Brooke Hauser’s new book, “The New Kids,” follows a year in the life of students at International High School in Prospect Heights, a small school that caters to immigrants.
Among the book’s many highs and lows is a moment at the end of the Class of 2009’s school year when five students receive college scholarships from Jerry Seinfeld’s foundation. Fifteen students in the city received the scholarships, and five were members of International’s Class of 2009. (Another moment is prom, the event that led to Hauser’s 2008 New York Times story and inspired the book.)
We recently spoke to three of those winners, now college juniors. They are Mukta Mukta, seen wrestling with her religion and independence throughout the book; Freeman Degboe, a ham who introduces himself to Seinfeld as “the next Jerry Seinfeld”; and Marie Feline Guerrier, a mini-celebrity in Brooklyn’s Haitian community.
Mukta, who immigrated from Bangladesh in 2002, is now a junior nursing major at the University of Vermont. Degboe, who came to the United States from Togo in 2006, joins her there and is now studying film and television. Guerrier, a Haitian immigrant, is now studying health sciences and nursing at Long Island University.
How did you end up at International High School?
MM: In 2002 I moved to Nebraska first, and I went to school there for two and a half years. I was here in March at the very end of the year, so I started in New York with sixth grade. I was in a middle school in New York and one of my teachers – an English teacher – told me about International and she told me it’s a great school, it’s a new school, and it’s a small school with less students and I got in.
FD: My father moved first and then he brought the rest of us to Brooklyn. During that first week we tried to go to different schools. We went to I.S. 292, but they only took my little sister because they said I was too old. So, they sent us to this office and they told me to go to International High School. I went there and they told me to come back after break – I think it was second semester. I didn’t have to take any tests; I just showed my transcripts from Togo and they accepted me.
MFG: My dad had a friend of his who knew about high schools and who referred me to International High School. My high school experience started shaky, but I said to myself I am in the United States and the reason I came here was for a better future. Especially for Haitians, graduating is a great thing and they believe in education. My family worked hard to bring me here so it’s my job to work hard, not just to make then proud but to help me in the future.
What was your most memorable high school assignment?
MM: Writing the college essay. The college essay was really meaningful for me because I got to know myself better, knowing the fact that I don’t believe in religion and questioning religion – my religion and religion and beliefs in general. It was a strong side of me that came out.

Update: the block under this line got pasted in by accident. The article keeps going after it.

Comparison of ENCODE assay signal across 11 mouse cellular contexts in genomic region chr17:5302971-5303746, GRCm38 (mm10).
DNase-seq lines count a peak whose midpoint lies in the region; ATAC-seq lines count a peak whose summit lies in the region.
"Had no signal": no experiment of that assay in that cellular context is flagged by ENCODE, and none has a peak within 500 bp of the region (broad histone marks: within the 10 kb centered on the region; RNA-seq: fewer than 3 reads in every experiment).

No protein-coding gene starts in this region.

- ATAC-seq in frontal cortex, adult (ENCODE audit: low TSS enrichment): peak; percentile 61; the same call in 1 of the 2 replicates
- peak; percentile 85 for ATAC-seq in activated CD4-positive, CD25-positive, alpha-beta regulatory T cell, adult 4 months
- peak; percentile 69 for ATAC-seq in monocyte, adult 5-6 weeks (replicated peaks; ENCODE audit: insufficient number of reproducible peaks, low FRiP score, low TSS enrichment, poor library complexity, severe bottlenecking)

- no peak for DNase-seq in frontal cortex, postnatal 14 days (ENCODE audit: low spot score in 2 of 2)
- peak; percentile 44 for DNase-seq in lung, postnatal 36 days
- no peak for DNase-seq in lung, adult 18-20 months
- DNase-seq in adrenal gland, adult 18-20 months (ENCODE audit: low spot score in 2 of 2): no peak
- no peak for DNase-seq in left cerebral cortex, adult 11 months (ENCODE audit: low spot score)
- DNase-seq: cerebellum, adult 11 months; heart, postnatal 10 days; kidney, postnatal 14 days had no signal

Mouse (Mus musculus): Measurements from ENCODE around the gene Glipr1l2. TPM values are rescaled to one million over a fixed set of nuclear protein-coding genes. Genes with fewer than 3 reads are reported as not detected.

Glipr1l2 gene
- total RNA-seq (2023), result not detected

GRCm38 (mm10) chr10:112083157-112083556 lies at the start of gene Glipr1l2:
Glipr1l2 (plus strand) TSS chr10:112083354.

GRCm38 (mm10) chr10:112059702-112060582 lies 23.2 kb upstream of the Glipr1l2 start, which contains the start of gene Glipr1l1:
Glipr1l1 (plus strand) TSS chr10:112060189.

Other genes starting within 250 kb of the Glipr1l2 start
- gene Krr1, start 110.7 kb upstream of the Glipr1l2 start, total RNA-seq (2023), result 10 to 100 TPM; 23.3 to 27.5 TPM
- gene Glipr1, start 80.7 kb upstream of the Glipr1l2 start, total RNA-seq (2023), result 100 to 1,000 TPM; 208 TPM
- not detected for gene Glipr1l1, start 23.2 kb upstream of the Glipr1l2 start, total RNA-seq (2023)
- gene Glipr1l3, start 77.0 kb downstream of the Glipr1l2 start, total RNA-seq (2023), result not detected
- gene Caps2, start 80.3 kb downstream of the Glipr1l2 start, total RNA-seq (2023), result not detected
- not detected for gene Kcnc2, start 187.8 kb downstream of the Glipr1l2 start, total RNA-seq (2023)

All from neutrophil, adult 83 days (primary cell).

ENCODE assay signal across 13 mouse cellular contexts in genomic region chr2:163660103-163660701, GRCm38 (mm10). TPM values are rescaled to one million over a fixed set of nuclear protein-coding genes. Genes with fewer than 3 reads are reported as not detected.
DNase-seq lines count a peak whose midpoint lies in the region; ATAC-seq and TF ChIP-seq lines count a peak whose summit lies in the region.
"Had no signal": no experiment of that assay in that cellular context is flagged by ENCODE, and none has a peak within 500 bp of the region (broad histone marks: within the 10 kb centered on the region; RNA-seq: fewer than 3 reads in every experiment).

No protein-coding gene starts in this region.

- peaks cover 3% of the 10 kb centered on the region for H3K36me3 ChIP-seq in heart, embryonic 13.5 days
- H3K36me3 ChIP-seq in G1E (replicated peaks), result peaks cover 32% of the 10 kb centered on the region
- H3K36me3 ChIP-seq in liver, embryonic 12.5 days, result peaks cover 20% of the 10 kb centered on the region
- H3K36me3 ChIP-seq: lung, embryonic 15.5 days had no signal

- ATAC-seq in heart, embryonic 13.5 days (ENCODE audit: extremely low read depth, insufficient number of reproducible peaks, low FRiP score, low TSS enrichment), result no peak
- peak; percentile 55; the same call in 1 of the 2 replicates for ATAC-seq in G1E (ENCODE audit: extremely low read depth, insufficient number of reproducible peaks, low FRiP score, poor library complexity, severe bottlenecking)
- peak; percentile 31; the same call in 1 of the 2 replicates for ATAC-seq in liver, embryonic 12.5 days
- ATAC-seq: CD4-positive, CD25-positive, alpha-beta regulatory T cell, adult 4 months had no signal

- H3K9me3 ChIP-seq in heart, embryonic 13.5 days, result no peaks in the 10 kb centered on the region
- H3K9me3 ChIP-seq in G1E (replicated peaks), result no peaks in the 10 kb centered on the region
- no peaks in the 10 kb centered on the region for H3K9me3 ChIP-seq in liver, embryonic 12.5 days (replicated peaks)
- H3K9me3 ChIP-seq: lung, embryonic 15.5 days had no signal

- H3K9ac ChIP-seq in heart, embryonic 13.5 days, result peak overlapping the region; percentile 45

FD: My college essay. They push you a lot to actually re-think the reason why you left your country and how you struggled and the way you think about what you’ve been through and what you want in the future. Or, in my U.S. Government class with Mr. Rice we wrote about gender differences after watching this documentary called “Born into Brothels.” Living in Brooklyn, we were all homophobic at the time, but writing this essay and learning about what’s going on – it changed my thinking completely. So I went from being one of the homophobic guys to being someone who learned how to tolerate everyone else.
MFG: I did so many things that I enjoyed. In science I remember building a bridge. This is the time when we worked as a group and that is something I adore. We worked in groups to build bridges not just for one class but for weeks. Also in social studies one research assignment helped me to see what I really am. I did an essay about human pigmentation and what makes our skin color the way it is. It was amazing and I got to present in front of the whole class to tell them why their skin is the way it is.
What life lessons did you learn by being a student at International?
MM: I learned that being where I’m from is very special because, you know, seeing myself right now in Vermont, people find it fascinating, being from another country and having another language, having that culture.
FD: It’s just so different because there are so many ethnicities and I got to talk to people that I wouldn’t have talked to back home. I learned so much. I like to see different people, to see what kind of similarities we have. In Vermont there’s not as many immigrants here; the population is more white. When I first came here there were only three black guys in my building, and I was really nervous. But then I had my first hall meeting with the resident adviser and we all got together and went around and I’m like, “I’m from Brooklyn and I speak five languages.” After that people started coming up to me. The guys were like, “Oooh that’s so cool!” So the whole floor became my friend.